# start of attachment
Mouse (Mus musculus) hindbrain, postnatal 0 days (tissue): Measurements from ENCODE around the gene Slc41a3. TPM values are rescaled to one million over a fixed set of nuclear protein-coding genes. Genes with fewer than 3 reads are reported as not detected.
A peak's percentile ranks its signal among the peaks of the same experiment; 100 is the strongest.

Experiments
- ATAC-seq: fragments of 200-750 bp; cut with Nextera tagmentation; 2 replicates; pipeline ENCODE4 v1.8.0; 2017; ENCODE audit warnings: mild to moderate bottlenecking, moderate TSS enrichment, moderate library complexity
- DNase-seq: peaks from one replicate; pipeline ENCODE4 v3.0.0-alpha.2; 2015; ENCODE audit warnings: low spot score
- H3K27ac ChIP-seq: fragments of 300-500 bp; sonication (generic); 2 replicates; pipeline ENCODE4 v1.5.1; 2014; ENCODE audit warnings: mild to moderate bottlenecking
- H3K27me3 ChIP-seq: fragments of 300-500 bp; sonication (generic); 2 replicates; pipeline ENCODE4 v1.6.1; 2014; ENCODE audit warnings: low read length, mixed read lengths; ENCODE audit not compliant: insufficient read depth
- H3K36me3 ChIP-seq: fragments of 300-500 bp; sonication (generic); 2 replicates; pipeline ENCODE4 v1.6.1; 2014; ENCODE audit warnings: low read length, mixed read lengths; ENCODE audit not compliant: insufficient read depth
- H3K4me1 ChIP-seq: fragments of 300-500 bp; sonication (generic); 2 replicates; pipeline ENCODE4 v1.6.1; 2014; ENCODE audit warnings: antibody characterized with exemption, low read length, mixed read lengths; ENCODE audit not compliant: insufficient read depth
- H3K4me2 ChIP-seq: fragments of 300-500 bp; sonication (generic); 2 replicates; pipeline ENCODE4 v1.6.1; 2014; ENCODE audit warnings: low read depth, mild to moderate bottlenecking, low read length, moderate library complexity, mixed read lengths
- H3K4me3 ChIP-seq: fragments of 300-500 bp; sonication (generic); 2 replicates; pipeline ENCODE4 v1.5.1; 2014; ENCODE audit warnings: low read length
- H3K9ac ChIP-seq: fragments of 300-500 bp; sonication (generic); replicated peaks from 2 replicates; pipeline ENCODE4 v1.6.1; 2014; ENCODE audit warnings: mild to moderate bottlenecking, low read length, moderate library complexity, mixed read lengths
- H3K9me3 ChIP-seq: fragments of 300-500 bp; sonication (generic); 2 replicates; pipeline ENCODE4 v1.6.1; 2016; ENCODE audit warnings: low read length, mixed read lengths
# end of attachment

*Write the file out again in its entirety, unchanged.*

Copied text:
Mouse (Mus musculus) hindbrain, postnatal 0 days (tissue): Measurements from ENCODE around the gene Slc41a3. TPM values are rescaled to one million over a fixed set of nuclear protein-coding genes. Genes with fewer than 3 reads are reported as not detected.
A peak's percentile ranks its signal among the peaks of the same experiment; 100 is the strongest.

Experiments
- ATAC-seq: fragments of 200-750 bp; cut with Nextera tagmentation; 2 replicates; pipeline ENCODE4 v1.8.0; 2017; ENCODE audit warnings: mild to moderate bottlenecking, moderate TSS enrichment, moderate library complexity
- DNase-seq: peaks from one replicate; pipeline ENCODE4 v3.0.0-alpha.2; 2015; ENCODE audit warnings: low spot score
- H3K27ac ChIP-seq: fragments of 300-500 bp; sonication (generic); 2 replicates; pipeline ENCODE4 v1.5.1; 2014; ENCODE audit warnings: mild to moderate bottlenecking
- H3K27me3 ChIP-seq: fragments of 300-500 bp; sonication (generic); 2 replicates; pipeline ENCODE4 v1.6.1; 2014; ENCODE audit warnings: low read length, mixed read lengths; ENCODE audit not compliant: insufficient read depth
- H3K36me3 ChIP-seq: fragments of 300-500 bp; sonication (generic); 2 replicates; pipeline ENCODE4 v1.6.1; 2014; ENCODE audit warnings: low read length, mixed read lengths; ENCODE audit not compliant: insufficient read depth
- H3K4me1 ChIP-seq: fragments of 300-500 bp; sonication (generic); 2 replicates; pipeline ENCODE4 v1.6.1; 2014; ENCODE audit warnings: antibody characterized with exemption, low read length, mixed read lengths; ENCODE audit not compliant: insufficient read depth
- H3K4me2 ChIP-seq: fragments of 300-500 bp; sonication (generic); 2 replicates; pipeline ENCODE4 v1.6.1; 2014; ENCODE audit warnings: low read depth, mild to moderate bottlenecking, low read length, moderate library complexity, mixed read lengths
- H3K4me3 ChIP-seq: fragments of 300-500 bp; sonication (generic); 2 replicates; pipeline ENCODE4 v1.5.1; 2014; ENCODE audit warnings: low read length
- H3K9ac ChIP-seq: fragments of 300-500 bp; sonication (generic); replicated peaks from 2 replicates; pipeline ENCODE4 v1.6.1; 2014; ENCODE audit warnings: mild to moderate bottlenecking, low read length, moderate library complexity, mixed read lengths
- H3K9me3 ChIP-seq: fragments of 300-500 bp; sonication (generic); 2 replicates; pipeline ENCODE4 v1.6.1; 2016; ENCODE audit warnings: low read length, mixed read lengths